Teacher’s and Students’ Beliefs on English for General Academic Purposes: The Case of Iranian University Students

  •  Masoud Kojour    
  •  Javad Heirati    


This study was framed in the sociocultural theory to look into the evolution of L2 learners’ beliefs about the general English course during a term. One hundred ninety-eight male and female university students and their general English course teacher were randomly selected as the participants of the study. Data were gathered through the administration of Horwitz’s (1988) BALLI questionnaire. Among the participants, 38 students were invited to take part in semi-structured interview sessions and fill in an open-ended questionnaire at the beginning and end of the term. Descriptive statics were applied to precisely analyze the quantitative data based on the questionnaire. In order to qualitatively analyze the data, the grounded theory methodology was utilized to code the data and find the main categories in line with the research questions of the study. Findings concluded that all the learners changed their simplistic beliefs about the general English course highlighting the attention to grammar and vocabulary. In fact, the teacher believed in teaching strategies to pave the way for the learners to comprehend the text better and apply the strategies while reading. The teacher’s meditational activity assisted the learners to evolve their simplistic beliefs and be able to benefit from reading strategies for better comprehension. Awareness-raising activities should be done in terms of teachers’ and students’ beliefs about EGAP (English for general academic purposes) to equip L2 learners with better educational environments resulting in their enjoyment of the learning process.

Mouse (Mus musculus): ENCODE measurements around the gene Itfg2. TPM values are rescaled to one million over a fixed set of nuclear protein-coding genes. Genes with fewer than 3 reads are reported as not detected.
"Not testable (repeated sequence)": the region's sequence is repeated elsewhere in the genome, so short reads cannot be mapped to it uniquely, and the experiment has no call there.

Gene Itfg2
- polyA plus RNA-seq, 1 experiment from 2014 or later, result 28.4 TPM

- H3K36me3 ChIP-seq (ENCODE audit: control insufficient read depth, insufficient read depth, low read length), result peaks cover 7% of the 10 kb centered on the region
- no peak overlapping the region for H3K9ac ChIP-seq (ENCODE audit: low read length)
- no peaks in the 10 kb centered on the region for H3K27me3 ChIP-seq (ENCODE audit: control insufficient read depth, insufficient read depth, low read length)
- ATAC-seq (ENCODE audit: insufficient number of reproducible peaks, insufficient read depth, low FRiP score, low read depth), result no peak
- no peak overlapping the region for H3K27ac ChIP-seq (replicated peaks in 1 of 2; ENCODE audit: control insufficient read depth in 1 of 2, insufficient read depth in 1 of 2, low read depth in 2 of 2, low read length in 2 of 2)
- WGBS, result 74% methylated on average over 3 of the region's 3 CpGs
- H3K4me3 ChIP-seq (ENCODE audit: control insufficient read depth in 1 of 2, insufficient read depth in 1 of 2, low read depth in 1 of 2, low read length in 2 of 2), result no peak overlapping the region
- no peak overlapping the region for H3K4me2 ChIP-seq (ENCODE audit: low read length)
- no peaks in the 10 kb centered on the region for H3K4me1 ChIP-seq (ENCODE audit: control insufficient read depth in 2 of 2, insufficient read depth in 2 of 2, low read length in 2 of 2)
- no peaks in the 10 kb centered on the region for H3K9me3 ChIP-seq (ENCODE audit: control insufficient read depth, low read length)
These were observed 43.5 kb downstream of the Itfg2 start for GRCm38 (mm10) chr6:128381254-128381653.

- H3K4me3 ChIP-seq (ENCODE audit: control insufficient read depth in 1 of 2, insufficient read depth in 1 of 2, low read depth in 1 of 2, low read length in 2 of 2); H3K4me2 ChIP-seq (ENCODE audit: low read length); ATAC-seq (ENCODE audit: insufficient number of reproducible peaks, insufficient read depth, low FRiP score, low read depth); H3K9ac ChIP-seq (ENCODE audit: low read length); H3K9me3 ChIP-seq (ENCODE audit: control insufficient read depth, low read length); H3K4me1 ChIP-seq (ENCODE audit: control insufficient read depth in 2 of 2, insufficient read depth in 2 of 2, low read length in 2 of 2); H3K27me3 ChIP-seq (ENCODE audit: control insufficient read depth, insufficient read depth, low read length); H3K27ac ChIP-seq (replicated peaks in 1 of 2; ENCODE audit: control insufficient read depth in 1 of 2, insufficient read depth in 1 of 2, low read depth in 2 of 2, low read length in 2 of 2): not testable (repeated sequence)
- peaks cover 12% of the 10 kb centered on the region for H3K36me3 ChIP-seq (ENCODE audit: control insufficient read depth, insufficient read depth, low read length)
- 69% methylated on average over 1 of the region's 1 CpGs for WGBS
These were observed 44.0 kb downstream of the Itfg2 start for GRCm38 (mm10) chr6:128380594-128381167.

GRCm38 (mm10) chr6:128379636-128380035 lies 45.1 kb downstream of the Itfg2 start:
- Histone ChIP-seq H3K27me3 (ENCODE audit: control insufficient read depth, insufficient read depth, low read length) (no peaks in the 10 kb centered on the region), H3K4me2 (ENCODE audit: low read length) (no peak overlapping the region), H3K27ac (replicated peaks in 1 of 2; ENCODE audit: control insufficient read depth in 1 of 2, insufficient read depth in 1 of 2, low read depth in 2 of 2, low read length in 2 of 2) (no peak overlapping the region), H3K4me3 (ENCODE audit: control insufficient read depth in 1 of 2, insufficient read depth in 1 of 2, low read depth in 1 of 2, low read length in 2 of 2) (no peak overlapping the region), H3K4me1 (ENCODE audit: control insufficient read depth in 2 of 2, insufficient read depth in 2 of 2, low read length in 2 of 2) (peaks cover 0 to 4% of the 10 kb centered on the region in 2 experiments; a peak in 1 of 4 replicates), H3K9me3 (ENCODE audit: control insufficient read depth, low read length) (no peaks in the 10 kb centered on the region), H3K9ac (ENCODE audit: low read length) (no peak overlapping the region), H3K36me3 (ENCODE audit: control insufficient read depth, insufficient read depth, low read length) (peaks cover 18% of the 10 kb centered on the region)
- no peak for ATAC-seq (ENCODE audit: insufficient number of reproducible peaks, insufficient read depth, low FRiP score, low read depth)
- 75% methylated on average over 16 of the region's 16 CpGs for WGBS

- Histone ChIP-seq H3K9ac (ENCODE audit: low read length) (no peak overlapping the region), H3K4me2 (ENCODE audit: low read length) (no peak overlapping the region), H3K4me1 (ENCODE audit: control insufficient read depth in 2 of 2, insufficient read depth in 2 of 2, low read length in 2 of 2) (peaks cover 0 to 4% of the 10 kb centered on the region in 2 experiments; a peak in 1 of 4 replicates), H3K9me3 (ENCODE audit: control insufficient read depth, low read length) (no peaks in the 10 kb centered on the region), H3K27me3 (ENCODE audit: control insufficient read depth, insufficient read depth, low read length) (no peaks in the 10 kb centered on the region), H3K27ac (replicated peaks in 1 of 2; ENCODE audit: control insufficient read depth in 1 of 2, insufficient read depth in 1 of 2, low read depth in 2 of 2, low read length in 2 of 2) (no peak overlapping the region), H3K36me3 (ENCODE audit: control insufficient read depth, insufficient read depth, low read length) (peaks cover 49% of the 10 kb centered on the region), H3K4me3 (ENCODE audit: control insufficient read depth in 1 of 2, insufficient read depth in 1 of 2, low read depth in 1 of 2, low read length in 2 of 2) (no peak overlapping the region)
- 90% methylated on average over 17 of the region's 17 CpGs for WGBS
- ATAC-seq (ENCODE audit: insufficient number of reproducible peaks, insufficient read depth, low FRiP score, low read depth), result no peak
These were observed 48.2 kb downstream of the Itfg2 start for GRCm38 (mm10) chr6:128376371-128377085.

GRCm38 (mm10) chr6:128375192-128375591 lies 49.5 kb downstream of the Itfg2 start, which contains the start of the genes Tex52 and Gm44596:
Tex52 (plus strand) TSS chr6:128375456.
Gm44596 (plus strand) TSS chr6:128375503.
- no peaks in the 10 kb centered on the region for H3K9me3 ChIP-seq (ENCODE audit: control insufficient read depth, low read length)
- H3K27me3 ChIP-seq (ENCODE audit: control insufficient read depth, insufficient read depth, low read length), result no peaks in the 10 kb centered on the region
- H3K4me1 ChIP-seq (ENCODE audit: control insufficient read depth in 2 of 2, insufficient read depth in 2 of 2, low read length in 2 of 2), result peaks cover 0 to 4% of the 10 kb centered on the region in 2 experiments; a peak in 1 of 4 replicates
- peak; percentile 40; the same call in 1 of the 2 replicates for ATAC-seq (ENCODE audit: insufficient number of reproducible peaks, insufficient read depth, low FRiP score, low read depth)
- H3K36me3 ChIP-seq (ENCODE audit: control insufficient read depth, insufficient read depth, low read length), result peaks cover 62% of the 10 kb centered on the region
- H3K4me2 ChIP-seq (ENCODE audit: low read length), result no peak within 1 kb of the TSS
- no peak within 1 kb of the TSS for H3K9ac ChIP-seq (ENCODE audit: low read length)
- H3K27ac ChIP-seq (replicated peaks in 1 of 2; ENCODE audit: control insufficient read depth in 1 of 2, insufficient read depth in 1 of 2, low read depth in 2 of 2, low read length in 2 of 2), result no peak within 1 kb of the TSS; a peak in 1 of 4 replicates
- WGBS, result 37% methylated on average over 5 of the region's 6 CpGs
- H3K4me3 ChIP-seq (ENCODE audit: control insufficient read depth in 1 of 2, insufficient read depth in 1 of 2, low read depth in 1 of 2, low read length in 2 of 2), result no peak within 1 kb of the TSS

This work is licensed under a Creative Commons Attribution 4.0 License.